FOREX-Euro nudges up from 2-year low but remains vulnerable
* Euro steadies after hitting 2-year low vs dollar * Draghi says bold action needed by central banks, gov'ts * Euro vulnerable, little expected from euro finmin meeting By Julie Haviv NEW YORK, July 9 (Reuters) - The euro recovered from a two-year low against the dollar on Monday, but looked highly fragile on scant hopes that a euro zone finance ministers meeting later in the day will show progress in containing the region's debt crisis. Euro zone finance chiefs will try to flesh out plans to reinforce the single currency but their talks in Brussels may do little more than highlight the limitations of last month's deal to help indebted states and banks. Diminished hopes also weighed on Spanish and Italian bonds, with yields moving back up to unsustainable levels. In testimony on Monday, European Central Bank President Mario Draghi said fixing Europe's debt woes required action by both monetary and fiscal authorities. "Effective crisis resolution needs bold actions by central banks but it also needs bold actions by other policy actors, notably governments," he told the European Parliament's Economic and Monetary Affairs Committee. "The market's overall cautious mood and a rise in Spanish and Italian bond yields is weighing on the euro, although reports that Spain's budget targets may be relaxed is perhaps providing a partial offset," said Nick Bennenbroek, head of currency strategy at Wells Fargo in New York. European Union finance ministers are set to grant Spain until 2014 to reach a deficit target of 3 percent of GDP, three EU diplomats said on Monday. "For the week ahead we expect some consolidation in FX markets, with an overall neutral directional view on the U.S. dollar and other currencies," Bennenbroek said. Strategists said further rises in Spanish and Italian bond yields could push the euro down further, potentially bringing the 2010 low of $1.1876 into view. But having lost more than 3 percent against the dollar last week, the euro may have scope for a temporary rebound as traders take profit on hefty bearish positions. The euro was last up 0.1 percent against the dollar at $1.2294, off a low of $1.2255 hit in thin early trade as traders reported demand to sell the currency above $1.2300. The euro came under pressure last week as doubts quickly surfaced about the effectiveness of the June summit deal. It fell further following a widely expected interest rate cut by the European Central Bank on Thursday. Pressure for action by European leaders is growing, but there are nagging concerns that decisions on issues such as banking supervision, how to use Europe's rescue money, aid to Spain and Cyprus, and whether to grant concessions to Greece may take months to finalize. "If leaders couldn't agree on details, there's little chance that the finance ministers will reach any further agreement, so anyone betting on another positive surprise might be disappointed," said Kimihiko Tomita, head of foreign exchange for State Street Global Markets in Tokyo. WEAK U.S. JOBS U.S. jobs data on Friday showed the economy created far fewer jobs than needed to bring down the 8.2 percent unemployment rate, weighing on risk sentiment. Softer-than-expected Chinese inflation data on Monday added to concerns Europe's debt crisis was weighing on global growth, which is likely to stoke demand for the safe-haven dollar. The dollar was at 79.58 yen, moving away from a two-week high of 80.099 hit on Thursday. Chart support was seen at the 200-day moving average at 78.97 yen. Data released early in the session showed Japan's core machinery orders fell at a record pace in May, but the market reaction was muted because it failed to change expectations the Bank of Japan will stand pat on policy at its meeting this week.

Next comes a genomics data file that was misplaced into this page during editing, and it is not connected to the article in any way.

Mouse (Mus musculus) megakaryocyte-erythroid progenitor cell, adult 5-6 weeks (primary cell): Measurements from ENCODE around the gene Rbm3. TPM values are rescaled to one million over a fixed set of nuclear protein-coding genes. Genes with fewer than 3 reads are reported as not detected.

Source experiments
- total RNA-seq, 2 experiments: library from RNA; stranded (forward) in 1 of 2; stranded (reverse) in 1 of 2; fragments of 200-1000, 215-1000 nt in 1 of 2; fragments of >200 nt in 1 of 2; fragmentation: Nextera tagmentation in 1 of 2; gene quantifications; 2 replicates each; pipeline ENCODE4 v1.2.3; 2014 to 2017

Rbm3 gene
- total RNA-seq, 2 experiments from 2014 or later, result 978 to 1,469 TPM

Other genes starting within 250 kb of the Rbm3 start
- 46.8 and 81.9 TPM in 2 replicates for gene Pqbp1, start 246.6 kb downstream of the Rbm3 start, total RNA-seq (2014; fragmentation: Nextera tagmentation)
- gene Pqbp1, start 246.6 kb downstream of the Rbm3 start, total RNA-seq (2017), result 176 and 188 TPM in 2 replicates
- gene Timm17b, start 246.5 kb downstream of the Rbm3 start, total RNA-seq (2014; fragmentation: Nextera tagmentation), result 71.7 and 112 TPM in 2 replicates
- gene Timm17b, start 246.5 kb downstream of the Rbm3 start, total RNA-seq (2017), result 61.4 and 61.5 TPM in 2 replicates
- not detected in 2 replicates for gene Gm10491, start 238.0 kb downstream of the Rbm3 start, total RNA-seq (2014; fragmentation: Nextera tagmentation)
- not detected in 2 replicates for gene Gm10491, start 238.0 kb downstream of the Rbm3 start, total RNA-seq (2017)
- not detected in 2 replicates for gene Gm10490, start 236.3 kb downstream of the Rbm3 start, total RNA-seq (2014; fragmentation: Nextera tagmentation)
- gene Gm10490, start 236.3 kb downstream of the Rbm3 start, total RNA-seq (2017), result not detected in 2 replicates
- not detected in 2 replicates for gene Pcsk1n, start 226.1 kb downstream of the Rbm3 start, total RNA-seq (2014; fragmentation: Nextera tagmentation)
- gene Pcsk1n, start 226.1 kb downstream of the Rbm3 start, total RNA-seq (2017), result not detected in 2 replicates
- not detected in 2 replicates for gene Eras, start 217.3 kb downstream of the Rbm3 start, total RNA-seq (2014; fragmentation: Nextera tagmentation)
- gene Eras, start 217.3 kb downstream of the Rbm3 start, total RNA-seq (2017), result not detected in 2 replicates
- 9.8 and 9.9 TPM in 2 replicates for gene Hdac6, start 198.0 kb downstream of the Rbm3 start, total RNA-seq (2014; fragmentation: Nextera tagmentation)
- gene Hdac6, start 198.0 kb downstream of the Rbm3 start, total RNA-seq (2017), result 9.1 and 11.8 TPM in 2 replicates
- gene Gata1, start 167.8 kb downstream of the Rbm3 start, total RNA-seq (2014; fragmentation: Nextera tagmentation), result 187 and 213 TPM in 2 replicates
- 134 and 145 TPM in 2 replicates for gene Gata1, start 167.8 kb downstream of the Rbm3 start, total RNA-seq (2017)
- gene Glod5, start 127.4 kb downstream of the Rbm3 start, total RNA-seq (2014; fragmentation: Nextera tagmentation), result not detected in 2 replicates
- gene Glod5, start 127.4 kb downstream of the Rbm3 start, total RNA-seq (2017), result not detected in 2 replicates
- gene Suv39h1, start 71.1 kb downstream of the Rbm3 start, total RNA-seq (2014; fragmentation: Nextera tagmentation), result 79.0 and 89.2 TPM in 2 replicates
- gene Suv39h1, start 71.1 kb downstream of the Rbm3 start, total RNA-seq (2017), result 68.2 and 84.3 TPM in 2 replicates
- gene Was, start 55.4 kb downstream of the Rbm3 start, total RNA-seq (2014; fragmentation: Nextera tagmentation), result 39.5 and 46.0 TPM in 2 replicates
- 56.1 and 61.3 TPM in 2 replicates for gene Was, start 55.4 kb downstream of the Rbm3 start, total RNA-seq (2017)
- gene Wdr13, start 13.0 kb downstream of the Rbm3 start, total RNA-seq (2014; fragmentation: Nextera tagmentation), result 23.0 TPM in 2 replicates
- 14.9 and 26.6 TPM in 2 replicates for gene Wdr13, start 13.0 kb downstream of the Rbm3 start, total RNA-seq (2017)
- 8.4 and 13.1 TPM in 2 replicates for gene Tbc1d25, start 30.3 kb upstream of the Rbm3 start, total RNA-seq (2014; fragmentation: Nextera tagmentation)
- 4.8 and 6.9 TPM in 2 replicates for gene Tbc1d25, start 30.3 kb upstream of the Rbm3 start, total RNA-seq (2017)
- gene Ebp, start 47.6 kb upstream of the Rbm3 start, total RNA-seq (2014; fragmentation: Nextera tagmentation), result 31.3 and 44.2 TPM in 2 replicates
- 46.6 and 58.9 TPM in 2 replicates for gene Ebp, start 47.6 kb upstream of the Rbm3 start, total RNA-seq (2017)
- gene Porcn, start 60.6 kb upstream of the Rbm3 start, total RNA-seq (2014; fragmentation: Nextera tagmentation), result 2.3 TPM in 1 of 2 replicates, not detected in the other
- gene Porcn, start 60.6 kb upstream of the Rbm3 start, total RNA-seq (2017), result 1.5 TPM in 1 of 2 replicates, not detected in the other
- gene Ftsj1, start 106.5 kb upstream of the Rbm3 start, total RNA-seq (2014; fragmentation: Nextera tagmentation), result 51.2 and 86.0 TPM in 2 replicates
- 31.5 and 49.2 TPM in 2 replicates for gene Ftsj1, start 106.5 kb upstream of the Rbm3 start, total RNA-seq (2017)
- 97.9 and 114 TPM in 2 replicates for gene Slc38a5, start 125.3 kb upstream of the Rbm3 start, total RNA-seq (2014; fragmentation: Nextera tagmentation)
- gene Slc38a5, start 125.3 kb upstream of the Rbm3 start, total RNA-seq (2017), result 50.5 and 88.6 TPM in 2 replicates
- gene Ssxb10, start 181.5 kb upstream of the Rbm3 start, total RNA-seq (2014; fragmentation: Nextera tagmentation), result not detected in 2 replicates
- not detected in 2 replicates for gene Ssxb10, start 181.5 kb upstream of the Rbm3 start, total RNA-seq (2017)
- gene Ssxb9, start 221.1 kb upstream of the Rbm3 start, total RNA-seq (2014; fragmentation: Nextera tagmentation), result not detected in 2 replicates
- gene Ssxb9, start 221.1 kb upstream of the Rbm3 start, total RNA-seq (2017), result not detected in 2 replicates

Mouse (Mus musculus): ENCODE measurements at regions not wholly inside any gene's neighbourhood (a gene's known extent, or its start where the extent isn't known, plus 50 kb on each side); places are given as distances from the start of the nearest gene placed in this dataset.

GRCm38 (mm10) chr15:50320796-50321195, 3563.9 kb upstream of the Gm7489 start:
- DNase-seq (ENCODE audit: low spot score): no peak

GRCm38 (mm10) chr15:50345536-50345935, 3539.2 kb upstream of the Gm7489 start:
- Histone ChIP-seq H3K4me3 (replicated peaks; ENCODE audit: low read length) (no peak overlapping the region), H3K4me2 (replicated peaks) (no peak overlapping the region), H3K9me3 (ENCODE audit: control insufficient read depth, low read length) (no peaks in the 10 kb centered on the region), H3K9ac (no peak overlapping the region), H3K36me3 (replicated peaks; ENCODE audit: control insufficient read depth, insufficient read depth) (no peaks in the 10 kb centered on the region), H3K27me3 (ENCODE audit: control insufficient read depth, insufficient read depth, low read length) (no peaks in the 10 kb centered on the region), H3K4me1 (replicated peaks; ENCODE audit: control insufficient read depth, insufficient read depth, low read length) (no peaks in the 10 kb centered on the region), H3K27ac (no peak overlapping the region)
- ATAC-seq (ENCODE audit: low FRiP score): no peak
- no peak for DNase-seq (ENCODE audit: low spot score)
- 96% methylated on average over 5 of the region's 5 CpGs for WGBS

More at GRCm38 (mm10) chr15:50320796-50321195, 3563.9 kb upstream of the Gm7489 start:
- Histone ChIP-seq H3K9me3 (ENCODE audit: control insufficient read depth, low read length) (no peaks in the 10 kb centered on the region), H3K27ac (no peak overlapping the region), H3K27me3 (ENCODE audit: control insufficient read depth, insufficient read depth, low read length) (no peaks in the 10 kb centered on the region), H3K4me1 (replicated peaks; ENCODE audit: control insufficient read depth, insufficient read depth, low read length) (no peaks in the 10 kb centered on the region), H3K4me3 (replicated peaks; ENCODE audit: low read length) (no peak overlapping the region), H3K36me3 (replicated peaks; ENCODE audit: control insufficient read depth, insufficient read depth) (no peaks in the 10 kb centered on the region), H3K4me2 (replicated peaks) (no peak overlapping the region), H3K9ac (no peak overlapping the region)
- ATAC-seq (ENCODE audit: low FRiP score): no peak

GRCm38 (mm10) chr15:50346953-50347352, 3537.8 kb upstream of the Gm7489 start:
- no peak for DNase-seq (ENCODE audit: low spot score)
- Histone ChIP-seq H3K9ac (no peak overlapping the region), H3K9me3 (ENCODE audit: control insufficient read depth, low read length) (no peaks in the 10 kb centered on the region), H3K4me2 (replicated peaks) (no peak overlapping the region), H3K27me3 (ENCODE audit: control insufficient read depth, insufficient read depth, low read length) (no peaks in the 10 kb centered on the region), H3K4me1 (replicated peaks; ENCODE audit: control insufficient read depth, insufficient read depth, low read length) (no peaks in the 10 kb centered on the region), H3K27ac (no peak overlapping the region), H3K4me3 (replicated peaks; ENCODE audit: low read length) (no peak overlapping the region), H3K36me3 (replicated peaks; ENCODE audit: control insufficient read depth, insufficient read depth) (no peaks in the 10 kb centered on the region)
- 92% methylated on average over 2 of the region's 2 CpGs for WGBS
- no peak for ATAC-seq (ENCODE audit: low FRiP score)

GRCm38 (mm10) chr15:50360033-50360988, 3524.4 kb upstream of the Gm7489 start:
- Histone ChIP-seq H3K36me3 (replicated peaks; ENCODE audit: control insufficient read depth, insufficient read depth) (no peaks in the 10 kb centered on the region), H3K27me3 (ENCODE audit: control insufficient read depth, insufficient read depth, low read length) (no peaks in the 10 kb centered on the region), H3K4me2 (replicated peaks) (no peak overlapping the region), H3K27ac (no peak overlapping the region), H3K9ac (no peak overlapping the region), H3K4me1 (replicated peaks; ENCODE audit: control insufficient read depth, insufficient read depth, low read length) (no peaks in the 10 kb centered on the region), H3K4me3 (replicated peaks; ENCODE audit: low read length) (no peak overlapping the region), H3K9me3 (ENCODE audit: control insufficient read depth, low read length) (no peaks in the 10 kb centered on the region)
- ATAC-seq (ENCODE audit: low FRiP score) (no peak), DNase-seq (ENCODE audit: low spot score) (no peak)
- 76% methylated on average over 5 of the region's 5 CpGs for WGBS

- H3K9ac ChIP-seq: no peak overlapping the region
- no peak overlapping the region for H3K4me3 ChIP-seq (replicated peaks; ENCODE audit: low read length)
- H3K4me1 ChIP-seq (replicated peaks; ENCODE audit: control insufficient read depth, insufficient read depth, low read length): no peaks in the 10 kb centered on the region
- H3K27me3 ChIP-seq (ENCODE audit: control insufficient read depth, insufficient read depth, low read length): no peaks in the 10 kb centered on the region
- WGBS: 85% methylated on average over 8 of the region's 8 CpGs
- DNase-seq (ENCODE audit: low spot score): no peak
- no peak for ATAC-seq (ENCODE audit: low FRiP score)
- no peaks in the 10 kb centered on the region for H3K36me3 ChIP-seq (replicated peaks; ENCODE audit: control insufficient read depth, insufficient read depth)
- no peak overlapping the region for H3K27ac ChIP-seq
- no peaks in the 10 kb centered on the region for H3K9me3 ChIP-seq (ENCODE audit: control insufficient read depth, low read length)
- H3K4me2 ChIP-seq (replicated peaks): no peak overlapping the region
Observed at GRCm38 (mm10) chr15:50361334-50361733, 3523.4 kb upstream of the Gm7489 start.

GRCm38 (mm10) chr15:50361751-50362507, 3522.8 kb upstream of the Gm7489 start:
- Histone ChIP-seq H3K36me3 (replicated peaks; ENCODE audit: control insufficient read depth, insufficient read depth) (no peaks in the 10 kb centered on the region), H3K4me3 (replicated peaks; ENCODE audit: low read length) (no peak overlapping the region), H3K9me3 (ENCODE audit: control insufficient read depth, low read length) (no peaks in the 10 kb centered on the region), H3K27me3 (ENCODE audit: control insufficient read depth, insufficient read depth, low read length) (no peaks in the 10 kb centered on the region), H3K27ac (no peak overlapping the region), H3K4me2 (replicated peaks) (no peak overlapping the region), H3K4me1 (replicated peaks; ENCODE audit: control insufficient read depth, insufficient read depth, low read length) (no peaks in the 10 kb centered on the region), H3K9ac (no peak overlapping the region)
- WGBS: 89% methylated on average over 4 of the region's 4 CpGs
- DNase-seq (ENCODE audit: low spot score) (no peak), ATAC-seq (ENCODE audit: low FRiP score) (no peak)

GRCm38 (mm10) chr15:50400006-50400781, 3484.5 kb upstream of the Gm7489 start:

- Tweet this
- Share this
- Digg this